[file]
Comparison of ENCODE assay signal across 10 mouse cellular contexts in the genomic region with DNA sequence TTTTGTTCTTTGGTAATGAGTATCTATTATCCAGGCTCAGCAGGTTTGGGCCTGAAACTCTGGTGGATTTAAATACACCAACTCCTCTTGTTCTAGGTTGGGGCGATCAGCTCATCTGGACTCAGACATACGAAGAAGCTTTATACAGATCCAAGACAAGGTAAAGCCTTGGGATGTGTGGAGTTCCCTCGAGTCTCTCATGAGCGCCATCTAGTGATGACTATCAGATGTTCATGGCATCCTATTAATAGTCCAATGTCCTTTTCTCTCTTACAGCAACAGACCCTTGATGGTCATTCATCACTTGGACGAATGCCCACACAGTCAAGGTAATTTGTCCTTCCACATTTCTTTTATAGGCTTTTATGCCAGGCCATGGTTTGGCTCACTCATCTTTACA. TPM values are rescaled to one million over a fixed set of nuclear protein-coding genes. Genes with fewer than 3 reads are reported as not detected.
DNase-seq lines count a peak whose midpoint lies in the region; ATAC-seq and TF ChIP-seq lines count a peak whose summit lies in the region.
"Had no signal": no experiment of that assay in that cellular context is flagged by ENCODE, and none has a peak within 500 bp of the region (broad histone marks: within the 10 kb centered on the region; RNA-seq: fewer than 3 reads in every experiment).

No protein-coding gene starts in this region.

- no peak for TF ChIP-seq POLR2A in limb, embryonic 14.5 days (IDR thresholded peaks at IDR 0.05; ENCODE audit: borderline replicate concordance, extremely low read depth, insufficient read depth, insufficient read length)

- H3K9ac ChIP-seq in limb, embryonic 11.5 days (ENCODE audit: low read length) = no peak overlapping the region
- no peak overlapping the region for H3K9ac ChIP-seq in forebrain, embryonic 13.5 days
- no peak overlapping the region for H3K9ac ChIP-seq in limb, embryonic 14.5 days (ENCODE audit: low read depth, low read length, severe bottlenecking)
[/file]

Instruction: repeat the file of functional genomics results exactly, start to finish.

Comparison of ENCODE assay signal across 10 mouse cellular contexts in the genomic region with DNA sequence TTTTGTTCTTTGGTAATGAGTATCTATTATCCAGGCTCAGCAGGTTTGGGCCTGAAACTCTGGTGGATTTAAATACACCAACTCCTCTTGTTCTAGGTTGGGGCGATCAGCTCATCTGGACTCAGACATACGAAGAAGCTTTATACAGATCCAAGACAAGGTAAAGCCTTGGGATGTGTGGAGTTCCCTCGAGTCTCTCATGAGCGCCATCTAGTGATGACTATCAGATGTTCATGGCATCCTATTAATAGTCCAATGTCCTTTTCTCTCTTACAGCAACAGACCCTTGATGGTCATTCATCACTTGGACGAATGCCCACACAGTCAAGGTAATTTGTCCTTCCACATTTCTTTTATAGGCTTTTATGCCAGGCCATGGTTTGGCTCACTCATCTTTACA. TPM values are rescaled to one million over a fixed set of nuclear protein-coding genes. Genes with fewer than 3 reads are reported as not detected.
DNase-seq lines count a peak whose midpoint lies in the region; ATAC-seq and TF ChIP-seq lines count a peak whose summit lies in the region.
"Had no signal": no experiment of that assay in that cellular context is flagged by ENCODE, and none has a peak within 500 bp of the region (broad histone marks: within the 10 kb centered on the region; RNA-seq: fewer than 3 reads in every experiment).

No protein-coding gene starts in this region.

- no peak for TF ChIP-seq POLR2A in limb, embryonic 14.5 days (IDR thresholded peaks at IDR 0.05; ENCODE audit: borderline replicate concordance, extremely low read depth, insufficient read depth, insufficient read length)

- H3K9ac ChIP-seq in limb, embryonic 11.5 days (ENCODE audit: low read length) = no peak overlapping the region
- no peak overlapping the region for H3K9ac ChIP-seq in forebrain, embryonic 13.5 days
- no peak overlapping the region for H3K9ac ChIP-seq in limb, embryonic 14.5 days (ENCODE audit: low read depth, low read length, severe bottlenecking)